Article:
So, the tax practitioner attempted some self help.  Not just neutralize, but eliminate the key witnesses against him.  According to the article, he stands "accused of ordering at least two former customers killed as they prepared to testify against him on fraud charges."

One notable quote from his attorney:  "I find it almost impossible to believe."  (I suppose this was the attorney in the pending fraud case, perhaps pressed into interim service also on the witness tampering charge (although I suspect he would be disqualified from representing him in that case.)

Wednesday, March 7, 2012

Rambo Judge Grants Mercy to Convicted Foreign Account Holder (3/7/12)

In United States v. Purpura, 2012 U.S. Dist. LEXIS 28748 (MD PA 2012), Judge Sylvia H. Rambo granted the convicted defendant's motion to withdraw his plea of guilty to two counts of tax perjury, Section 7206(1) related to a false answer to the Schedule B foreign account question.  The opinion is short and sensitive, so I quote virtually the whole opinion:
The petitioner is 64 years old and resides in Mechanicsburg, PA. He is a married, permanent resident legal alien who was born in Italy. In 1994, a two-count criminal Information was filed by the United States against Purpura charging him in each count with making false statements on his federal income tax returns in violation of 26 U.S.C. § 7206(1). An investigation by the United States into the criminal conduct of another person led to the examination of Purpura's income tax returns. It was determined that his tax returns incorrectly certified that Purpura did not have any financial interest in bank accounts in his native country of Italy or in any foreign nation during the two years in question, 1990 and 1991. In fact, Mr. Purpura did maintain bank accounts during that period of time in Italy. However, it was also determined that these mis-statements did not result in any tax loss to the United States. The investigation further established that Purpura was not involved in any way in the criminal conduct of the other person. Purpura admitted to the conduct, was cooperating with the United States and agreed to use his best efforts to secure the return of money from the accounts in Italy that was being held for the person under investigation and to provide those funds to the United States. All of these facts were placed on the record at the change of plea proceeding on August 18, 1994.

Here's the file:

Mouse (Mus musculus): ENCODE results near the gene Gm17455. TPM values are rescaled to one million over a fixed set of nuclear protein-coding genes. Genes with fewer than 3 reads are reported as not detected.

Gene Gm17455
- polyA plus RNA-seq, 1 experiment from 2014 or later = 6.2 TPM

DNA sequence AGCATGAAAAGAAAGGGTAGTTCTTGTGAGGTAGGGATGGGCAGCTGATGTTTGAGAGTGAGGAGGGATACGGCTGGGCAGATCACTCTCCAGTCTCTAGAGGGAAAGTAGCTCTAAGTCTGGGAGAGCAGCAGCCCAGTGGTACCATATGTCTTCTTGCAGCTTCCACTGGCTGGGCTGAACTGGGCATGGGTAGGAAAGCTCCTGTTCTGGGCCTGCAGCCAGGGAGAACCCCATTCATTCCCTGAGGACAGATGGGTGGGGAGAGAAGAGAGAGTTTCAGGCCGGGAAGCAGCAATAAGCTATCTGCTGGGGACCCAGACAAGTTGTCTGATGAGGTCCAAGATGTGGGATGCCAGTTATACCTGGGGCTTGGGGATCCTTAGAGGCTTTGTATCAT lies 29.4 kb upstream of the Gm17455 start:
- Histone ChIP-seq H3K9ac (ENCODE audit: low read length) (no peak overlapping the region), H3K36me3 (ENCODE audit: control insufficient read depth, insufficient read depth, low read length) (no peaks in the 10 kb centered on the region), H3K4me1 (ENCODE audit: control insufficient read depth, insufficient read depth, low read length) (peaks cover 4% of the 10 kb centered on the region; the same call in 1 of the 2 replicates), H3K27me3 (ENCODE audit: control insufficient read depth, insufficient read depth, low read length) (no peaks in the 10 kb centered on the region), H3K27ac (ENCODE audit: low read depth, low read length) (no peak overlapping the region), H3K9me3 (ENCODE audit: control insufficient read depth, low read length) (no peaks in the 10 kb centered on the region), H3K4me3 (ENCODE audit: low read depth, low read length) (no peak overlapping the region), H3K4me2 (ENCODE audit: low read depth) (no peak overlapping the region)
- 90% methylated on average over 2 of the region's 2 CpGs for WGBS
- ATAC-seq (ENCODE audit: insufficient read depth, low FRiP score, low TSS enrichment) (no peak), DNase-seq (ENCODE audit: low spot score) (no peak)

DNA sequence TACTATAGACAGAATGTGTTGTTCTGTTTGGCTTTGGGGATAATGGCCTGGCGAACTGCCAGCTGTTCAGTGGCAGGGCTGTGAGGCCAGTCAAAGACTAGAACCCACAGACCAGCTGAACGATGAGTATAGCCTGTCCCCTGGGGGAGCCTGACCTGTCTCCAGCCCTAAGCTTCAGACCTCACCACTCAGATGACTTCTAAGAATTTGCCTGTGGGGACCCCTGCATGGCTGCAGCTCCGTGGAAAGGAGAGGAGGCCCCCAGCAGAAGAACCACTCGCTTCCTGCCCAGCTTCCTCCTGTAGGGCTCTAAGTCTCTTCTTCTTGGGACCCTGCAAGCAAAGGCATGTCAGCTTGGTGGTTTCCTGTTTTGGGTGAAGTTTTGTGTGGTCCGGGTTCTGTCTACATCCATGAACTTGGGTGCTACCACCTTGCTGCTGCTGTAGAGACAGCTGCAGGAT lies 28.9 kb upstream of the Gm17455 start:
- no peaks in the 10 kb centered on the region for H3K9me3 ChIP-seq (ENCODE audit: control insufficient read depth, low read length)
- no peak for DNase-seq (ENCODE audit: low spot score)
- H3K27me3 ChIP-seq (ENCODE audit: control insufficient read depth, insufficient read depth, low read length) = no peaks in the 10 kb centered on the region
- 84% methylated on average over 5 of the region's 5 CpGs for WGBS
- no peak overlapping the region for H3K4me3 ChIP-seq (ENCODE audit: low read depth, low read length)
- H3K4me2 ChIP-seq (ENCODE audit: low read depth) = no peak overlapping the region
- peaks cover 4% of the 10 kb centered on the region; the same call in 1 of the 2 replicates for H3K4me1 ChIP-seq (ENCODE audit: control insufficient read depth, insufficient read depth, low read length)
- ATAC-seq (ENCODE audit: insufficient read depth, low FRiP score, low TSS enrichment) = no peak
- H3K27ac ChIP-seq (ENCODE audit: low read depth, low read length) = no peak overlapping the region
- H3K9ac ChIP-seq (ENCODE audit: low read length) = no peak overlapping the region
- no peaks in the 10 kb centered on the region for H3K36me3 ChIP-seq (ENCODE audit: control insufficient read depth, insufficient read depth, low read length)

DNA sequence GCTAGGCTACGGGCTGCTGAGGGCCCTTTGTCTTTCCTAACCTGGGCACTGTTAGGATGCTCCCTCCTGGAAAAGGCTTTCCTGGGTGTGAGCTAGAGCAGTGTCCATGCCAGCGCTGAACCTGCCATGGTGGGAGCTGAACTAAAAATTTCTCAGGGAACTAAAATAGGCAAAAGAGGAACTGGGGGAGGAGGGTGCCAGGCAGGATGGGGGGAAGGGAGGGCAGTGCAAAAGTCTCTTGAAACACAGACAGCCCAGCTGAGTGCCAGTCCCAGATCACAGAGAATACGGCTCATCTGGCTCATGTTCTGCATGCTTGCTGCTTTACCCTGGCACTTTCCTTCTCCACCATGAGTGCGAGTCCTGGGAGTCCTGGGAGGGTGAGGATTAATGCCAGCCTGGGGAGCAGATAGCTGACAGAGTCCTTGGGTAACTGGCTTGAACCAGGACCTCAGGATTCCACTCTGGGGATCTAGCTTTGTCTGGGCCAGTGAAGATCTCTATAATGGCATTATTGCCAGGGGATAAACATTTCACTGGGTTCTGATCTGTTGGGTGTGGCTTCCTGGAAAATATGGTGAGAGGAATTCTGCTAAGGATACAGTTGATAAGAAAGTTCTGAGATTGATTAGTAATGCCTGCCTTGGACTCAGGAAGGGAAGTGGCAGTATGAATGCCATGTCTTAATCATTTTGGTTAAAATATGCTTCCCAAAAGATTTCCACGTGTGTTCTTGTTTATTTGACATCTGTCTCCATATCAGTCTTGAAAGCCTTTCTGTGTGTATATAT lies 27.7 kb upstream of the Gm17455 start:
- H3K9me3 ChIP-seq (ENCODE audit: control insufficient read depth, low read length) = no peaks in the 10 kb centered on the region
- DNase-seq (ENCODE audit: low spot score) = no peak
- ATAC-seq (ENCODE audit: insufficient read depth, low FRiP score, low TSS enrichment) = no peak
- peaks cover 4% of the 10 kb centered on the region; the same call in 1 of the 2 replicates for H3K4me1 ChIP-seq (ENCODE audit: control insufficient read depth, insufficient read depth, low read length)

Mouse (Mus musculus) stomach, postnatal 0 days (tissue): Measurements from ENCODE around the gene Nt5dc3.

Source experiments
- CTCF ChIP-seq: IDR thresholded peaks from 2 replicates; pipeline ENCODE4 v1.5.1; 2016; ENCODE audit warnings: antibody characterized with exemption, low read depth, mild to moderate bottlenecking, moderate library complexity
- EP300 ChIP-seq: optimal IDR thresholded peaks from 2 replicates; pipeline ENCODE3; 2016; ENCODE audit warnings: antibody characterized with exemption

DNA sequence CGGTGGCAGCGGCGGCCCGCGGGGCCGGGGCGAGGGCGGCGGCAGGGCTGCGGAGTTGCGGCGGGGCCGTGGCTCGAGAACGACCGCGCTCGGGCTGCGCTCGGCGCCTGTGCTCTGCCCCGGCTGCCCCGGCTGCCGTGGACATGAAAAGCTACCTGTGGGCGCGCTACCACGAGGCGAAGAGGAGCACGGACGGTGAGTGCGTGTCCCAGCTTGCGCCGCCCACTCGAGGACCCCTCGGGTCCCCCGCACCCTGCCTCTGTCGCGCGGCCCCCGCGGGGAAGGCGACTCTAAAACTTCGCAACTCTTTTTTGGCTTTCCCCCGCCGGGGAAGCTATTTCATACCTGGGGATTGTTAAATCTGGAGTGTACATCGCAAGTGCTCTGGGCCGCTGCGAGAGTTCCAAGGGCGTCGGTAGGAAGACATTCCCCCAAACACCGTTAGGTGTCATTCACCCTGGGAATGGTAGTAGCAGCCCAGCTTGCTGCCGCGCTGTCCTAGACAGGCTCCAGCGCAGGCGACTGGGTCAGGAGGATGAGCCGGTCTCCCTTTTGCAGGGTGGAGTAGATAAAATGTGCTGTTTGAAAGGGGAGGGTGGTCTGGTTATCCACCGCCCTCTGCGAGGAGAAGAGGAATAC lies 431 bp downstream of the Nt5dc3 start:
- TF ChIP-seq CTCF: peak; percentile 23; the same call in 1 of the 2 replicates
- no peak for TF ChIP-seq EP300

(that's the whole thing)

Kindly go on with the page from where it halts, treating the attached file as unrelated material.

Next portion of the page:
Purpura was sentenced on January 19, 1995. After reviewing the Pre-Sentence Investigation Report and hearing from the parties, and after considering the underlying facts of the case and that the United States suffered no tax loss as a result of Purpura's failure to disclose these bank accounts, this court chose to impose a sentence of no more than a fine of $4,000, consisting of a $2,000 fine on each count. This court also imposed a $100 special assessment. Purpura was not ordered to serve any term of probation or supervised release. The sentence of a fine only reflected this court's consideration of the offense conduct and Mr. Purpura's otherwise law abiding life and productive citizenship in the United States.